When my children were young, they enjoyed having their own wallets to carry spare change and photographs. You can take your cards to the local copy store to laminate, a process that children always find fascinating to watch. Make additional cards (laminated or unlaminated) for parents and caregivers to keep in their possession.
Talk to your children about the appropriate times to share the card and to whom they should give them to in an emergency. The idea for an emergency contact card struck me as I was writing my post about making the most of your contacts.
One thing that I have been working on is creating a kids emergency contact card for my daughters to have on our trip and in their school backpacks. For instance, if we are in a museum and my daughter becomes separated she can locate a staff person and hand this card to that person.
I am happy to make this Emergency Contact Card available to all of you as a free printable!

It takes a few short minutes to print, complete and create the photos needed for your cards, and the peace of mind you will have about it will be priceless. I have designed simple card graphics that you can print out on cardstock or laminate on plain paper. Clear, self-laminating luggage tags also work well to seal the cards, simply trim away the excess edges once sealed. Then I thought about all the important information that I keep in my wallet, my ID, proof of auto insurance, medical insurance card, etc. Most of us keep our smart phones locked with a pass code, so it would be impossible for a stranger to know who to contact without unlocking the phone.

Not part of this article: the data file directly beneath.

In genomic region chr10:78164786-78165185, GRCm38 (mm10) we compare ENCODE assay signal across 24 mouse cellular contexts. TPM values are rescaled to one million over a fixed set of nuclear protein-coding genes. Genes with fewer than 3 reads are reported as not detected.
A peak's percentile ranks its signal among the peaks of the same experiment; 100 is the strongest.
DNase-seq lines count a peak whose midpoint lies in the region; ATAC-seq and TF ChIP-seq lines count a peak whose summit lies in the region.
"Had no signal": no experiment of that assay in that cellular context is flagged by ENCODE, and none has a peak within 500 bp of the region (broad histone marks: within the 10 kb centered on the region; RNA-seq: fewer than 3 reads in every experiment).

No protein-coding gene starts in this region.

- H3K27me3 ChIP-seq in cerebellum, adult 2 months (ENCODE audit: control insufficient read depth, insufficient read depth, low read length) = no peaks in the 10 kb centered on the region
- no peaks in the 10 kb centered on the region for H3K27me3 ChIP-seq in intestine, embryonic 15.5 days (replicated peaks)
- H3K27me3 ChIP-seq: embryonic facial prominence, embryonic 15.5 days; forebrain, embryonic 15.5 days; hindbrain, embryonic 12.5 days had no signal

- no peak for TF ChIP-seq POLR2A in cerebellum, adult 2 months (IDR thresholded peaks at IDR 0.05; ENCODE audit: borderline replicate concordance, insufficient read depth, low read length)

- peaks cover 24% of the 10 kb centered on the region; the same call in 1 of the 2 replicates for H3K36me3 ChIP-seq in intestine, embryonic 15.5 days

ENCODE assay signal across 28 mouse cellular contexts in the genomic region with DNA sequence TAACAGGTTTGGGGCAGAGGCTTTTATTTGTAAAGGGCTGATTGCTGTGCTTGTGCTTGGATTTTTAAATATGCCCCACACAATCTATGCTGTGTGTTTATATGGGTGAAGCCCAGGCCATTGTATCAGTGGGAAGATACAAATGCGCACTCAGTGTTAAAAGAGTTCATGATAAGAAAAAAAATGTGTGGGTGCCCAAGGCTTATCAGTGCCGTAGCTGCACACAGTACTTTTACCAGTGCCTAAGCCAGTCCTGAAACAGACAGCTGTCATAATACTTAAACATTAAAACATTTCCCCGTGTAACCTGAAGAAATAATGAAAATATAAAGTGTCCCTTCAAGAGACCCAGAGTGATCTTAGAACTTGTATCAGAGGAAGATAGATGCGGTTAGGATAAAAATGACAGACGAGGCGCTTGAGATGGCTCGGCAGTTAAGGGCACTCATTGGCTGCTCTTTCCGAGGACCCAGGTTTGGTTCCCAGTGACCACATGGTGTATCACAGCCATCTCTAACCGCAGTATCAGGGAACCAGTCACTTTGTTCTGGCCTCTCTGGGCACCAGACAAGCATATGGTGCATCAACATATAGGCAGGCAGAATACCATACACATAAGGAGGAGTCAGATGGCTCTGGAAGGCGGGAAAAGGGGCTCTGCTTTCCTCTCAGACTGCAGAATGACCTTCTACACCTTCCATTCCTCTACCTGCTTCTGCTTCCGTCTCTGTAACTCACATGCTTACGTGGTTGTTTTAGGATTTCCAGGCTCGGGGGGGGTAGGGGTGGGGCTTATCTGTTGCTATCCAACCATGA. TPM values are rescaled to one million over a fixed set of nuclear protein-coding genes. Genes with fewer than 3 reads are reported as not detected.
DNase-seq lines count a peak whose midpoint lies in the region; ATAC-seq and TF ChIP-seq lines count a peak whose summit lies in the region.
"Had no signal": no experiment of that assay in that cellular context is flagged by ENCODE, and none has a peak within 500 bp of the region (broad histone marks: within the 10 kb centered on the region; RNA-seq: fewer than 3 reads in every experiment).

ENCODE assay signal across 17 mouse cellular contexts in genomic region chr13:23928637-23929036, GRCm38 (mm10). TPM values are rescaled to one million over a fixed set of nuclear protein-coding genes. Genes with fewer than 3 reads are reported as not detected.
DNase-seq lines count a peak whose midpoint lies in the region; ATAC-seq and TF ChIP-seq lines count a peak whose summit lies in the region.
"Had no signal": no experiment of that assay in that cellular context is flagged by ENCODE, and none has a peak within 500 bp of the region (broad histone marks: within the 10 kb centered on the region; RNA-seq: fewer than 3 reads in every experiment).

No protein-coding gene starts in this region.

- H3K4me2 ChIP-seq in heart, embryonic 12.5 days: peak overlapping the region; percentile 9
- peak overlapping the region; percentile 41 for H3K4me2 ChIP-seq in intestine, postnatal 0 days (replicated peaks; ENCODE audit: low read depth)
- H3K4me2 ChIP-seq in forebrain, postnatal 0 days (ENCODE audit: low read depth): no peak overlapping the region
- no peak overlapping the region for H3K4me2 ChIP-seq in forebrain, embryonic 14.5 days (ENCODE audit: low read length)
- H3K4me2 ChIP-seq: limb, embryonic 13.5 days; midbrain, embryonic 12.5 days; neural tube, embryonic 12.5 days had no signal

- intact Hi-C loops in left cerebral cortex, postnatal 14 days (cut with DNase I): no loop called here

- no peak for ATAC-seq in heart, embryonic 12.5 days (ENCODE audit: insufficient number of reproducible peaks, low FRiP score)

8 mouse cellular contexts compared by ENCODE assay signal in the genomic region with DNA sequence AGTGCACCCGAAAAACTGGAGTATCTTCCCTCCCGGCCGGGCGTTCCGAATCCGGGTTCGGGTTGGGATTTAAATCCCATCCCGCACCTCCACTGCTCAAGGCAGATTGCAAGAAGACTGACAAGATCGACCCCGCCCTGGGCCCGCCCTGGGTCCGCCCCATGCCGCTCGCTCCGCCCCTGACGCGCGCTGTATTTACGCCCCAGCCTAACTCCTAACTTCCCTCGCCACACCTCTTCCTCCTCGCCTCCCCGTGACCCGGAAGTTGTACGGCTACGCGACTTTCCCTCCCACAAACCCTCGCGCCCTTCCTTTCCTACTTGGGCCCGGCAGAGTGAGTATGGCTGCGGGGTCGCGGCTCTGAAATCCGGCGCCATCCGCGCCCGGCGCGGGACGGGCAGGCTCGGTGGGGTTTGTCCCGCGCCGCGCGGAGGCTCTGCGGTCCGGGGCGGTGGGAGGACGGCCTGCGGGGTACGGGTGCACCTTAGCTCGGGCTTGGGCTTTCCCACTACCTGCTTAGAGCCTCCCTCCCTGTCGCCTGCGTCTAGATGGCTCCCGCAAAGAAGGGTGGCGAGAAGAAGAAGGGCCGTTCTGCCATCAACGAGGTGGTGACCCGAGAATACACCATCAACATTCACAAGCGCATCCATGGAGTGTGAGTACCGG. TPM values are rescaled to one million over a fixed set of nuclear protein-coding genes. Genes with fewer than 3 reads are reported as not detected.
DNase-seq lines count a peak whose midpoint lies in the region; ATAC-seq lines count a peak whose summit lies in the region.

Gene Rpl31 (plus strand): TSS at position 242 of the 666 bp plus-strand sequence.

Place the cards in a wallet directly behind identification cards, either a driver’s license or school ID. In addition, I have also included a list of contacts to be notified when an emergency arises.
Having vital information in an emergency can be the difference between a close call and a mistake made.

The more advance planning you do for disasters, the fewer decisions you have to make under the pressure of a real emergency. If your child becomes separated from you, they can approach a police officer, a security guard or a responsible adult and pass the card to that adult.
I will be printing these cards and stuffing them into my girls’ pockets as I pack the suitcase. For kiddos, attach a luggage tag to the inside of the backpack, some even have a card slot built right in.

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